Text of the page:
Using Antibodies for HIV Prevention

Antibodies are proteins that are part of the immune system. Antibodies are specific for each different foreign invader. So for example, an HIV antibody will not recognize or work against a flu virus. In fact, most HIV antibodies are very specific for one strain of HIV and maybe a few close relatives.

Researchers have found that some people have rare HIV antibodies, called broadly neutralizing antibodies, which work against many different strains of HIV. Scientists can learn a lot about preventing HIV infection in studies using these broadly neutralizing antibodies. There are 2 different ways that these antibodies can be given to people. Both methods for giving people antibodies have been tested and found to be safe in other diseases, for example as a way to treat certain cancers.

Injecting the antibodies

One way involves giving the antibodies through injections or infusions. Copies of the antibodies are made in the lab. These copies are called monoclonal antibodies. Studies are testing whether giving people monoclonal antibodies before they are exposed to HIV can prevent an infection, because these antibodies will already be circulating in the person’s blood stream, ready to fight HIV. The downside of this method is that the antibodies do not last very long in the body. People would have to get regular injections or infusions of these antibodies.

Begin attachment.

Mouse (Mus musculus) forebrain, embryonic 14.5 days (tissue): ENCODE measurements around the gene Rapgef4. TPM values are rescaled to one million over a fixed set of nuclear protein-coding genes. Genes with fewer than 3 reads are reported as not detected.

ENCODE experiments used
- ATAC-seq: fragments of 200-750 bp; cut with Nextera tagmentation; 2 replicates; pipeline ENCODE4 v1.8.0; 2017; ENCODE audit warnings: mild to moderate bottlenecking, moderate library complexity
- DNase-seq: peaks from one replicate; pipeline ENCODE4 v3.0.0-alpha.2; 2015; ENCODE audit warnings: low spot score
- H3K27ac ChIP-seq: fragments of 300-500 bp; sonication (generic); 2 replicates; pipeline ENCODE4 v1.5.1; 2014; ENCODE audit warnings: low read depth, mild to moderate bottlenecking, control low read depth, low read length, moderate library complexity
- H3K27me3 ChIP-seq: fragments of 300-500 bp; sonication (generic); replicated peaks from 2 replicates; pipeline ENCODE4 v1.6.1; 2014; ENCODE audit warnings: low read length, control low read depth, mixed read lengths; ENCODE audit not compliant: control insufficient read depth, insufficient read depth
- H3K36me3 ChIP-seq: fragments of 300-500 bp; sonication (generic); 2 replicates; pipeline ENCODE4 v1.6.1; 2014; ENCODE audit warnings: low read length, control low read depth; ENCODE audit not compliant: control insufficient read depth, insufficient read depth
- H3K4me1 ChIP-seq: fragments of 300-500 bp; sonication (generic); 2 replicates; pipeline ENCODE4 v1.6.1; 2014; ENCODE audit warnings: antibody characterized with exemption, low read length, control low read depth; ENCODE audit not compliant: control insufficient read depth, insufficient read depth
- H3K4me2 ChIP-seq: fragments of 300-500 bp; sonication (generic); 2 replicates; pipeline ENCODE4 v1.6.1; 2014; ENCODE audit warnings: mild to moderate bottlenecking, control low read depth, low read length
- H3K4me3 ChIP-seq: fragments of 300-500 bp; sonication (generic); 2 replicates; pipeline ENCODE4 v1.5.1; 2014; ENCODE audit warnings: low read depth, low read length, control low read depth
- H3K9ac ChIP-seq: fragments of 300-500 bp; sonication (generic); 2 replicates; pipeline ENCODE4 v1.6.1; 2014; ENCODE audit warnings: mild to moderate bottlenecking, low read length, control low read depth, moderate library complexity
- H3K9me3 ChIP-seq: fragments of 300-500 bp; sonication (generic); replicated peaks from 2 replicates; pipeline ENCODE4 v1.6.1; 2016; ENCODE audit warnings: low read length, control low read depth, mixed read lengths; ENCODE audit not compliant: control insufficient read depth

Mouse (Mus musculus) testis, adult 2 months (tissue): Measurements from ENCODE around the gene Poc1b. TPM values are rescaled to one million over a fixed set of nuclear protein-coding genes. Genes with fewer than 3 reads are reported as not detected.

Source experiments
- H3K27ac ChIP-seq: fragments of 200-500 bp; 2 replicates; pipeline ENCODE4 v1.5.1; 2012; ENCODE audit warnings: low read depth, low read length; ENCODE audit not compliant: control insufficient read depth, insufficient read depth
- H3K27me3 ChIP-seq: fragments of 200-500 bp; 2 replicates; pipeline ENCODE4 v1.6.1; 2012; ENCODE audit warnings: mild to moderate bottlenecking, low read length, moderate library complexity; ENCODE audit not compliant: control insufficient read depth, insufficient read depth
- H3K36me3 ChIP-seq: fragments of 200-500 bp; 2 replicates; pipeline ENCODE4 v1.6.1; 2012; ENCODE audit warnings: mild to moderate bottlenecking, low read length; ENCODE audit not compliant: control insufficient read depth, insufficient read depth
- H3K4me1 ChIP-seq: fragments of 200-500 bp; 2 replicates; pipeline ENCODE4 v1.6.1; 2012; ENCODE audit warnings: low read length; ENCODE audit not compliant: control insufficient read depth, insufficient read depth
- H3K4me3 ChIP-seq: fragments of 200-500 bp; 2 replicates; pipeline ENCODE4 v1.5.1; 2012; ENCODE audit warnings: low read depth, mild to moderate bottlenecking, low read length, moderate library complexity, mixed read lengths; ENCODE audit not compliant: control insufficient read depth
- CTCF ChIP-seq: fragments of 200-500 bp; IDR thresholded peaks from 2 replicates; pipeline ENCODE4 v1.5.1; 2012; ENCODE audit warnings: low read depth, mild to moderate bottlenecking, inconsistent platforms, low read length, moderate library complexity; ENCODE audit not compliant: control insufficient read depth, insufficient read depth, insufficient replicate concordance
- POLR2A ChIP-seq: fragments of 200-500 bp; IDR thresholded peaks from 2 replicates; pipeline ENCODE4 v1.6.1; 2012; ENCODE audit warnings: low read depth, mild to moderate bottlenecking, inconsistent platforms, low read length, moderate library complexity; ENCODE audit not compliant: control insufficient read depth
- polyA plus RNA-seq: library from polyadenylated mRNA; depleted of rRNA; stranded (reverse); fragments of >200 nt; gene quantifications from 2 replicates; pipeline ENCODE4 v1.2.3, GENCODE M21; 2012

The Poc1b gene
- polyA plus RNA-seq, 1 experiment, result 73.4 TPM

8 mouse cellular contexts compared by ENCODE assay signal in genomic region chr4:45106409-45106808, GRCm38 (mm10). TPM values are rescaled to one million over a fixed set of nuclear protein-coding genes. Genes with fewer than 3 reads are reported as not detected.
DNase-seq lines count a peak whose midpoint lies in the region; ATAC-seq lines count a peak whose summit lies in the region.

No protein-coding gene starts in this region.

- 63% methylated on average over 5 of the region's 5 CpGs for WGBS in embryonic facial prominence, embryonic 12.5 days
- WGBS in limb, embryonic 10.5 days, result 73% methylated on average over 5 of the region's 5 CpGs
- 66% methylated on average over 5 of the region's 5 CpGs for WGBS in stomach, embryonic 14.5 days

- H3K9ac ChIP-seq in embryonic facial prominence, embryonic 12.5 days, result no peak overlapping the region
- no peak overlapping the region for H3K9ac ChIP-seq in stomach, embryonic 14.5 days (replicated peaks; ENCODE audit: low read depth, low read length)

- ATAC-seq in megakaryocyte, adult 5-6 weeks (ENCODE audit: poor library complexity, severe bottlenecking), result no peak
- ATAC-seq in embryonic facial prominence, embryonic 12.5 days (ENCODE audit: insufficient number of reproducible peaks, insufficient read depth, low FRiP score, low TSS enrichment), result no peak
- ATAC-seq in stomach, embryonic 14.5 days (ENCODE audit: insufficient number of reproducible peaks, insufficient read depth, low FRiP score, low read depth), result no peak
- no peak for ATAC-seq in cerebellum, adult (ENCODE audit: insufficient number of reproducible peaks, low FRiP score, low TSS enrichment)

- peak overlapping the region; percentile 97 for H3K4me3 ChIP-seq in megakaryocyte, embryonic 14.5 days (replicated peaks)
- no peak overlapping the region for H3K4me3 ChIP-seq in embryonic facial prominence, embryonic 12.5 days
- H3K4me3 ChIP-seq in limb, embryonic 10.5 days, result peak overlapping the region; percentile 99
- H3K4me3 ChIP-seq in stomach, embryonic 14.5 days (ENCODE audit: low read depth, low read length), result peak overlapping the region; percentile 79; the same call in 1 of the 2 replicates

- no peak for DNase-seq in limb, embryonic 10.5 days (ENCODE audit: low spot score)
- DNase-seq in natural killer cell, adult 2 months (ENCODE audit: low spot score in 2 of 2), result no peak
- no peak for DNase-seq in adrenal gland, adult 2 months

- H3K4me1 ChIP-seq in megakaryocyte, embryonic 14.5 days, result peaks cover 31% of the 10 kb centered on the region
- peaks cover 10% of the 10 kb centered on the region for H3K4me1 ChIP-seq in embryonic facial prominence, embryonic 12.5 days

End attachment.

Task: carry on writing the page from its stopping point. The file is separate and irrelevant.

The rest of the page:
Delivering antibody genes

Another method that can provide lasting antibodies is gene transfer. This method involves using DNA or a viral vector to deliver a gene for the monoclonal antibody into a person’s cells. The DNA or vector carries instructions for making the antibody inside a person’s cells, allowing them to make the HIV-specific antibodies on their own, rather than getting injections of them. This method is similar to that used with DNA vaccines and viral vector vaccines. The major difference is that in this case a copy of an antibody gene is delivered and for vaccines, a copy of an HIV gene is delivered (see DNA vaccines and Viral vector vaccines).

Studies with broadly neutralizing antibodies may lead directly to a strategy to prevent HIV. We call this prevention method antibody mediated prevention, or AMP. These studies could also tell us which antibodies work and what amounts are needed to prevent HIV infection. From there, scientists can work to develop future vaccines to reproduce this response.